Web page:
December is prime time to buy your seeds for the upcoming growing season. Even though it’s the middle of the winter, spring is slowly sneaking up on us and the first of the seeds — peppers— need to be started in February.
In Longmont, The Flower Bin, has a great variety of vegetable and flower seeds. If you’re selective about where you get seeds, there are a number of other sources you may want to check out, more details can be found in my blog post, “Seeds, Where It All Begins.”
What to grow?
Whatever you will eat is exactly what you should grow. If you’re new to this whole vegetable thing and you have no idea what you’ll eat or what you’ll like, then try growing a variety of vegetables.
Lettuce, spinach, arugula, radishes and kale are great starting points. These are cool-weather crops, meaning they just like and grow best in the cold. As such they are best grown in the spring and fall. However, there are different varieties, some of which may be more heat tolerant than others. This is where growing your own food starts getting fun because not all varieties act the same, which can make things incredibly interesting and challenging.
For vegetables that can be grown past the spring and fall, peppers, tomatoes, edamame, fava beans, cucumbers, beans and squash are great to add to the mix. For squashes you want a mix of both summer and winter squash. Don’t be fooled, both grow in the summer but winter squashes have a hard exterior and keep well into the winter (sometimes beyond the winter), so you eat them over the winter. Whereas summer squashes have thin exteriors and go bad quickly.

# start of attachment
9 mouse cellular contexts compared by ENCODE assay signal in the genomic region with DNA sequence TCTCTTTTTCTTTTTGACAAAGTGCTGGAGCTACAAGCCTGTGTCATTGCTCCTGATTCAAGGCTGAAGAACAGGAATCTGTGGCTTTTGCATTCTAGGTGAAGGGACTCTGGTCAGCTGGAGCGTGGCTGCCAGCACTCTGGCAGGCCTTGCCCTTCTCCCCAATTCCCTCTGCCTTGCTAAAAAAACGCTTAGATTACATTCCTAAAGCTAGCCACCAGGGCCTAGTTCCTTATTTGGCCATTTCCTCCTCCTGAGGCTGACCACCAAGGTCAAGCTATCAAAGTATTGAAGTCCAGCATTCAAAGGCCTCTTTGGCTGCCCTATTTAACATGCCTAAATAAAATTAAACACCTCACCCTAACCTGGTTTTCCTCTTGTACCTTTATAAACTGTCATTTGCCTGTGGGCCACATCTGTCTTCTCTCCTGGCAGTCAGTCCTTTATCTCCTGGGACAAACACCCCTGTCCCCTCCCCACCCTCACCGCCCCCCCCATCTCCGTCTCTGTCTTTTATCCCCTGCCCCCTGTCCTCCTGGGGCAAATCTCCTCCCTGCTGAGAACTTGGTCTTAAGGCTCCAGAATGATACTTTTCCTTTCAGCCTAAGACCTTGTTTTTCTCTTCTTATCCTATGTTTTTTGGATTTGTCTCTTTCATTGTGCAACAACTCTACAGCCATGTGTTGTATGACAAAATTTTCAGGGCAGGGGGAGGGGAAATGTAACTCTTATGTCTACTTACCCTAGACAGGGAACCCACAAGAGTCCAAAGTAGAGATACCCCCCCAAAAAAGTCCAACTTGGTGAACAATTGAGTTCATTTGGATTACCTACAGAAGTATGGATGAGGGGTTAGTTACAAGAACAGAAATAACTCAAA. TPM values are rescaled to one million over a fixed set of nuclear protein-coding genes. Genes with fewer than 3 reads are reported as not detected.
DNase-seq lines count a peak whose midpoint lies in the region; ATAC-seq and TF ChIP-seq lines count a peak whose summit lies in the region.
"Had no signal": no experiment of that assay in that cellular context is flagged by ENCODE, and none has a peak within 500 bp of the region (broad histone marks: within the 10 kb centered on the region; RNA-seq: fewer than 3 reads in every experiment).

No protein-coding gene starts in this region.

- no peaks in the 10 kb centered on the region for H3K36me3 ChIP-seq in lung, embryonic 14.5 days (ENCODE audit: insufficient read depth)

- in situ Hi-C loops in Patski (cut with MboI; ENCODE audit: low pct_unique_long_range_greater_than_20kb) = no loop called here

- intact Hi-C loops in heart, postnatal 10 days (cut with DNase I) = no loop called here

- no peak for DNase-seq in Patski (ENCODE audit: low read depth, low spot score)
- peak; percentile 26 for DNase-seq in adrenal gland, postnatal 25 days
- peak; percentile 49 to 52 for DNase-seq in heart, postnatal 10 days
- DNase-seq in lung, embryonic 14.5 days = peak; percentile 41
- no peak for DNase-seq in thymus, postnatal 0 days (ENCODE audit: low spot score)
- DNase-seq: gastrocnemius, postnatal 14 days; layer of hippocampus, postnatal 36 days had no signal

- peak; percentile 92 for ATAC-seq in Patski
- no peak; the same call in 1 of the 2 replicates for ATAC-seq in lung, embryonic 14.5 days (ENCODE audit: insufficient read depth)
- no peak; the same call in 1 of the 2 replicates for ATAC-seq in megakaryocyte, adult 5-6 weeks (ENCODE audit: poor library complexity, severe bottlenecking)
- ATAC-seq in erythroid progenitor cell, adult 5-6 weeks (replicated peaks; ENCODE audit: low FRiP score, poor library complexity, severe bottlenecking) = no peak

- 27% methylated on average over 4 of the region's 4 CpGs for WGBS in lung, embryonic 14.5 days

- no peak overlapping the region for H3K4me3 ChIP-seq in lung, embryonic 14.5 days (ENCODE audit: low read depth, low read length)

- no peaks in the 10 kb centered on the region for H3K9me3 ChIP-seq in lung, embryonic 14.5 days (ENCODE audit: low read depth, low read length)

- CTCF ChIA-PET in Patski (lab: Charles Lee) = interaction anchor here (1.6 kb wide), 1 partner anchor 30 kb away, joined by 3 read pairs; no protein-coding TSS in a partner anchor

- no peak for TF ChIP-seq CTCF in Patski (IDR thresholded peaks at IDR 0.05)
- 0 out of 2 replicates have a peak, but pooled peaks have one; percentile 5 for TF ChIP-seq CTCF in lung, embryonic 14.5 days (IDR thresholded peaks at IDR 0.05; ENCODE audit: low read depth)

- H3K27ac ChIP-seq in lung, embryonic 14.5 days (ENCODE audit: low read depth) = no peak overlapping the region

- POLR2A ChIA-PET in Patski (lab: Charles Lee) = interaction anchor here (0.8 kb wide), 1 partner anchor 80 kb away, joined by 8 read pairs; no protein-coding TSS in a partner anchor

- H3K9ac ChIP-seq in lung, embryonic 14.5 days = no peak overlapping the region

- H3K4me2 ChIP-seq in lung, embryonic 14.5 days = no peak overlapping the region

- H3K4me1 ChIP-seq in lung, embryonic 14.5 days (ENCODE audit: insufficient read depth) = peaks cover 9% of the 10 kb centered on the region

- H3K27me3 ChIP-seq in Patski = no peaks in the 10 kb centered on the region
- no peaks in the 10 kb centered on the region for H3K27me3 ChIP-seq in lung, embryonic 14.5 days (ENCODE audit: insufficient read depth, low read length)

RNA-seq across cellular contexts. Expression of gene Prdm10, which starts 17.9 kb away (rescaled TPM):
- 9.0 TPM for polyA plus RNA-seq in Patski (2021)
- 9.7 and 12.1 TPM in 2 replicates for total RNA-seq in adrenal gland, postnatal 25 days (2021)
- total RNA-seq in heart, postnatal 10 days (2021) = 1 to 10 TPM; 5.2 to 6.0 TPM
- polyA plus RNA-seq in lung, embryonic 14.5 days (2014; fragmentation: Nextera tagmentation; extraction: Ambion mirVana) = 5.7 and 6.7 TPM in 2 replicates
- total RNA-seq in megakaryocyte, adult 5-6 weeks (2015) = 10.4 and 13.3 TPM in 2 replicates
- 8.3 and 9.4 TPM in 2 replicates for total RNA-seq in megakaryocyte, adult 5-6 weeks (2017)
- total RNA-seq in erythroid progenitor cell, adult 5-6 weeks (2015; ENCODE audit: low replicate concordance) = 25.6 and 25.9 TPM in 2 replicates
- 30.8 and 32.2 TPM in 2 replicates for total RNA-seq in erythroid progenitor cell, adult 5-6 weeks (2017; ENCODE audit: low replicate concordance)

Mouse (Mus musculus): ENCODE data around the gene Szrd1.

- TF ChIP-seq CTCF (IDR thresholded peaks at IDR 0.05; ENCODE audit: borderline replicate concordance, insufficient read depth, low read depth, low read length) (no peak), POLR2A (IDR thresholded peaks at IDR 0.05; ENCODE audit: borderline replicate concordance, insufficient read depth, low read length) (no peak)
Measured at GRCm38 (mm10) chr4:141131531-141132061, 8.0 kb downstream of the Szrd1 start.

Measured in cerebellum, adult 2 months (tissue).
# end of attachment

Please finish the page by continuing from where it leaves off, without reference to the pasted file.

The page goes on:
If you’re only going to grow one thing, make it squash. You’ll get the most bang for your buck, they’re very easy to grow and they don’t need to be planted until after the first frost so you don’t even have to mess with starting seeds early. Once squash start growing, they take off and you generally get quite a few pounds of food from one seed. Grow squash.
What varieties to get?
When you look at seeds and you see 50 types of lettuce and 20 types of kale, which ones do you go with? Starting out, you want to stay away from the “exotic” varieties. If you read the packet and it’s a variety of lettuce that is only found in a 3-square-mile area in the Canary Islands, don’t bother with it or you’re likely going to be very disappointed. Such varieties tend to be very temperamental and really hard to take care of. You want the varieties that grow well in a wide range of temperatures and climates.
A good way to find out what grows well in Longmont is to go to the farmers market and see what everybody is selling. What you’ll see at farmers markets are generally the crops that grow with abundance and are easy to sell. You also can take this as an opportunity to talk to a farmer and see if they have any variety suggestions for you as well as taste test different varieties (or just eat vegetables in general) to find out what you like.
Here are a few varieties that I very much enjoy and grow well in Longmont:
Lettuce — Buttercrunch
Spinach — Bloomsdale
Radish — De 18 Jours
Carrot — Danvers 126 Half Long
Onion — Southport Red Globe
Beans — Dragon Tongue and Blauhilde
Cucumber — Dar, Muncher and Lemon
Tomato — Black Cherry, Mushroom Basket and Brad's Atomic Grape
Kale — Russian Red, Blue Curled Scotch and Dazzling Blue
Squash — Spaghetti, Acorn, Zucchini, Butternut, Yellow Crookneck, Connecticut Field Pumpkin and Winter Luxury Pumpkin
When it comes down to it, just grow what you’ll eat then you won’t ever be disappointed.
If you’d like to see the full list of seeds I’m going to try growing this year, then check out my blog post, “Order Those Seeds!!!”
Have a question?
If you have any questions or subjects you would like me to cover in this column, they can be emailed to email@example.com with the subject line “Longmont Leader question.” I will happily answer any questions you may have, after all this column is for you to benefit from and enjoy.